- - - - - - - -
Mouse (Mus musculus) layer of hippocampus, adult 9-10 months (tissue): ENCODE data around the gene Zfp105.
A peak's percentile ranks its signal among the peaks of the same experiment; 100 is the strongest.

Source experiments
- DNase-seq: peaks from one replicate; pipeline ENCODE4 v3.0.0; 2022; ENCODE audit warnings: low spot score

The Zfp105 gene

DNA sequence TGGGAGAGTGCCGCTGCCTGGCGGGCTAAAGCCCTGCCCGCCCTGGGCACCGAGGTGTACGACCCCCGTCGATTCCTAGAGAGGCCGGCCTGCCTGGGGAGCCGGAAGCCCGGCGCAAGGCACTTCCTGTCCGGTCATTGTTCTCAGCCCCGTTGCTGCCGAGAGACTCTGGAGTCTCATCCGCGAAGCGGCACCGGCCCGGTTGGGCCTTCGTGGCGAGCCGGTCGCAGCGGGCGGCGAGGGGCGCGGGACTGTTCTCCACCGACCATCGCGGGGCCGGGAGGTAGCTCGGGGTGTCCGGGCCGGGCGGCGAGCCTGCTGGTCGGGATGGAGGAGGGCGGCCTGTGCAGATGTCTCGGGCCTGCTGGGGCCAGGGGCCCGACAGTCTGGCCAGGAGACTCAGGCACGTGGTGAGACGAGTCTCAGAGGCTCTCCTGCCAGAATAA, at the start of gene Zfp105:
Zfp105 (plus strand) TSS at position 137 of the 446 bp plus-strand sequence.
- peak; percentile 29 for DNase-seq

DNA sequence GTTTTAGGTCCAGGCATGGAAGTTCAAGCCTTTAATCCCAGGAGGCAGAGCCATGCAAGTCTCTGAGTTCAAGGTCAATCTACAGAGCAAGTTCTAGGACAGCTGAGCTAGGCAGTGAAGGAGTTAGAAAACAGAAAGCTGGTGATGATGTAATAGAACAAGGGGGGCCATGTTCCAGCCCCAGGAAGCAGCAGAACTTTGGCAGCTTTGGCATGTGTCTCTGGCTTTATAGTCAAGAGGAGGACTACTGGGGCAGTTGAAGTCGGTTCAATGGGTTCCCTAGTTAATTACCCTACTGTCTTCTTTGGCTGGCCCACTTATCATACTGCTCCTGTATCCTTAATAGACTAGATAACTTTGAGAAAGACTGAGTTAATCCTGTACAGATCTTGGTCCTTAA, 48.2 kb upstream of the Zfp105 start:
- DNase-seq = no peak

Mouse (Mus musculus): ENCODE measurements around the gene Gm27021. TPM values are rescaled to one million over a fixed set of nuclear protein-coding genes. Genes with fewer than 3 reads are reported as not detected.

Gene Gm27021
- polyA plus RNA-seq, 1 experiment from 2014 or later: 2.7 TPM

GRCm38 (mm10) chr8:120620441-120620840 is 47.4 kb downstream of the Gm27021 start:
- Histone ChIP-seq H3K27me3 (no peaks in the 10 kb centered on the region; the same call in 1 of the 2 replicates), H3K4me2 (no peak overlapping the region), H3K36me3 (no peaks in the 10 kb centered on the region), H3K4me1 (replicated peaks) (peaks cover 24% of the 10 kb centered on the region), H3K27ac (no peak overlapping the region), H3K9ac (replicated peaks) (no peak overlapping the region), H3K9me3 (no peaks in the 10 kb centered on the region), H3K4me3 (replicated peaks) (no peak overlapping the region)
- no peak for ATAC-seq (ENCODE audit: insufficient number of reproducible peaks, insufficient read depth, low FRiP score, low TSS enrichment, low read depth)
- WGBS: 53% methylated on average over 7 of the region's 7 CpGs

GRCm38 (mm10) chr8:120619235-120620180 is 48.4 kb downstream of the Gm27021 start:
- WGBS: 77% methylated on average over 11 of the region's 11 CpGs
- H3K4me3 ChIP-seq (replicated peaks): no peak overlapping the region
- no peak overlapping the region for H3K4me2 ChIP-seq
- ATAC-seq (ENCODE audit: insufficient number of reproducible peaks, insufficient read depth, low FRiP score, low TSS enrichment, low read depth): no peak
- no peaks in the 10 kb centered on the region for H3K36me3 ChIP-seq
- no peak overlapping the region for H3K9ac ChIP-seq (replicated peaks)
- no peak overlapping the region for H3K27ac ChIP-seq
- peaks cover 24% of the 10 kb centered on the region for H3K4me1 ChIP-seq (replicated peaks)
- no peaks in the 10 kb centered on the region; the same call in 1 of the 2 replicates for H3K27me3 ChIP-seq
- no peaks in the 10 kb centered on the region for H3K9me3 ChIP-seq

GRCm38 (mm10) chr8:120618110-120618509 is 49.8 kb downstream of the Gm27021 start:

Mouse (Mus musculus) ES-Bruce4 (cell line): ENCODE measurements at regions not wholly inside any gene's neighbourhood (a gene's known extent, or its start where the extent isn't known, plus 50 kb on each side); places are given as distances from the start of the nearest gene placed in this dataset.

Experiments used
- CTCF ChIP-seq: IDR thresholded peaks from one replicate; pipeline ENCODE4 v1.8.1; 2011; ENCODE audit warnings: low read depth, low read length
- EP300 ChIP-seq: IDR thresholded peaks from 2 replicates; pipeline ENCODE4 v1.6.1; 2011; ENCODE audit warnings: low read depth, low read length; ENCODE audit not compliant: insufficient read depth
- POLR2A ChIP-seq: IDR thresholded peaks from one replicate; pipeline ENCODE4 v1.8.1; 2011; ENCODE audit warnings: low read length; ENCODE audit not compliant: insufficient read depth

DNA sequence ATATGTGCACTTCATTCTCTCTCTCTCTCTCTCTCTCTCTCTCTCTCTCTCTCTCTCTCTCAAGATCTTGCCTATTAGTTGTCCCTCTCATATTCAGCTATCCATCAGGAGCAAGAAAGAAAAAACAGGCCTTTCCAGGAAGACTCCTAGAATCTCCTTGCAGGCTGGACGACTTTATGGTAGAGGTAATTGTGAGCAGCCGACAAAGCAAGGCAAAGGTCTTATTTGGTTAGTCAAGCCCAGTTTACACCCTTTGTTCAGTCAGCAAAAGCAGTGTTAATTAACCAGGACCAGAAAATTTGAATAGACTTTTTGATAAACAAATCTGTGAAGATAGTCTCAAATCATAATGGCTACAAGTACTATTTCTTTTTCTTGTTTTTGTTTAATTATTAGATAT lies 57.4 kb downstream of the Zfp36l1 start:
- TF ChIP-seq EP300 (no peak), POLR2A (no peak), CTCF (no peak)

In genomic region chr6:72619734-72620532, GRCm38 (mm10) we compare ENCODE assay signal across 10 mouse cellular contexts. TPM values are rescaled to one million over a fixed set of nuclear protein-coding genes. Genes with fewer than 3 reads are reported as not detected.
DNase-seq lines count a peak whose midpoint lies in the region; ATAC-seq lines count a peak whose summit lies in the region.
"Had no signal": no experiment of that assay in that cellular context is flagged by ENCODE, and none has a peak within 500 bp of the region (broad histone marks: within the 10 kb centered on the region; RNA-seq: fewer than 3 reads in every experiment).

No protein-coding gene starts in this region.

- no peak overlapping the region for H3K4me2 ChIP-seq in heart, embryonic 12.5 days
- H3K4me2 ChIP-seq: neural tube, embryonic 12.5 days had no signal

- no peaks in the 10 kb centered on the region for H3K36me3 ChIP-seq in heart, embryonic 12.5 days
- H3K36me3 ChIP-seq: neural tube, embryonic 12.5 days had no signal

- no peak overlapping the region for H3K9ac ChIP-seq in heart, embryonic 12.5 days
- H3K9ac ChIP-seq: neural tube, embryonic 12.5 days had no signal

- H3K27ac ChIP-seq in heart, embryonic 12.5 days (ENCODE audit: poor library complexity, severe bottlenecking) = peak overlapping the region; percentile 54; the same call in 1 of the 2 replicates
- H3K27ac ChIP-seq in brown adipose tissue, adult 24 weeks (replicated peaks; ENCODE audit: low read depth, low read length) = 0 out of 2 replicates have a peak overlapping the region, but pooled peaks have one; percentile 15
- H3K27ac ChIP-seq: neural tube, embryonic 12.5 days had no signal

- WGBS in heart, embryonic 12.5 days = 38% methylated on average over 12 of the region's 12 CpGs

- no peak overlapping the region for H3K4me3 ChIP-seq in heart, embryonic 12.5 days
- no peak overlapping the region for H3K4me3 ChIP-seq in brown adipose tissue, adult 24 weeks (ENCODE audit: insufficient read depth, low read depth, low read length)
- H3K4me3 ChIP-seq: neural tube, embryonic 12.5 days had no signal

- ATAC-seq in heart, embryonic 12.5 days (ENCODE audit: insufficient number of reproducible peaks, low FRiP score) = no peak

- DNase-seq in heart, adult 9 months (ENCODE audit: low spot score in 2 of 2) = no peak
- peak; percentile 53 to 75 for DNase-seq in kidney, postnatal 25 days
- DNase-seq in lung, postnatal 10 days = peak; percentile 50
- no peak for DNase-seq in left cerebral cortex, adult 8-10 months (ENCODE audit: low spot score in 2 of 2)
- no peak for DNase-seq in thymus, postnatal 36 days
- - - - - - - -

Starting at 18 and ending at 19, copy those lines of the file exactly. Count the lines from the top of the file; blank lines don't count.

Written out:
GRCm38 (mm10) chr8:120619235-120620180 is 48.4 kb downstream of the Gm27021 start:
- WGBS: 77% methylated on average over 11 of the region's 11 CpGs